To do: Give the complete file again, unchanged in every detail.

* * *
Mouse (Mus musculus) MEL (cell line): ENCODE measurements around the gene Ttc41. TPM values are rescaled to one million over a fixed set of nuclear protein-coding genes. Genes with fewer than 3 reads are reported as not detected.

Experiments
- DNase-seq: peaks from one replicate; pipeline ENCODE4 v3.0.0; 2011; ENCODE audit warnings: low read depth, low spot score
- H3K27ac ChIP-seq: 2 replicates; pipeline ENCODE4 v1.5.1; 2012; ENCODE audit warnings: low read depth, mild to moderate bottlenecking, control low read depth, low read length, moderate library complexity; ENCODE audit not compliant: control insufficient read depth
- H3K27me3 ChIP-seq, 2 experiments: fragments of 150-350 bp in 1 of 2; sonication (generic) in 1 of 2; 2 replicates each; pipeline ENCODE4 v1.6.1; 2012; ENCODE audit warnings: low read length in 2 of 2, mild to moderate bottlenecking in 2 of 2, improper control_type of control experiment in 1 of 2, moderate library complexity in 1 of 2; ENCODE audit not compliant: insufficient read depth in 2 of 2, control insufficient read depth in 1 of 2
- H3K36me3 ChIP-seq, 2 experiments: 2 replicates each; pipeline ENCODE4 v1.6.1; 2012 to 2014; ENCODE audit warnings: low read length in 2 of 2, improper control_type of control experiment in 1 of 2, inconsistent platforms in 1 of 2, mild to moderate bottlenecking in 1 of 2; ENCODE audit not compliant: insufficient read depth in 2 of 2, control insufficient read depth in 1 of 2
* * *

Mouse (Mus musculus) MEL (cell line): ENCODE measurements around the gene Ttc41. TPM values are rescaled to one million over a fixed set of nuclear protein-coding genes. Genes with fewer than 3 reads are reported as not detected.

Experiments
- DNase-seq: peaks from one replicate; pipeline ENCODE4 v3.0.0; 2011; ENCODE audit warnings: low read depth, low spot score
- H3K27ac ChIP-seq: 2 replicates; pipeline ENCODE4 v1.5.1; 2012; ENCODE audit warnings: low read depth, mild to moderate bottlenecking, control low read depth, low read length, moderate library complexity; ENCODE audit not compliant: control insufficient read depth
- H3K27me3 ChIP-seq, 2 experiments: fragments of 150-350 bp in 1 of 2; sonication (generic) in 1 of 2; 2 replicates each; pipeline ENCODE4 v1.6.1; 2012; ENCODE audit warnings: low read length in 2 of 2, mild to moderate bottlenecking in 2 of 2, improper control_type of control experiment in 1 of 2, moderate library complexity in 1 of 2; ENCODE audit not compliant: insufficient read depth in 2 of 2, control insufficient read depth in 1 of 2
- H3K36me3 ChIP-seq, 2 experiments: 2 replicates each; pipeline ENCODE4 v1.6.1; 2012 to 2014; ENCODE audit warnings: low read length in 2 of 2, improper control_type of control experiment in 1 of 2, inconsistent platforms in 1 of 2, mild to moderate bottlenecking in 1 of 2; ENCODE audit not compliant: insufficient read depth in 2 of 2, control insufficient read depth in 1 of 2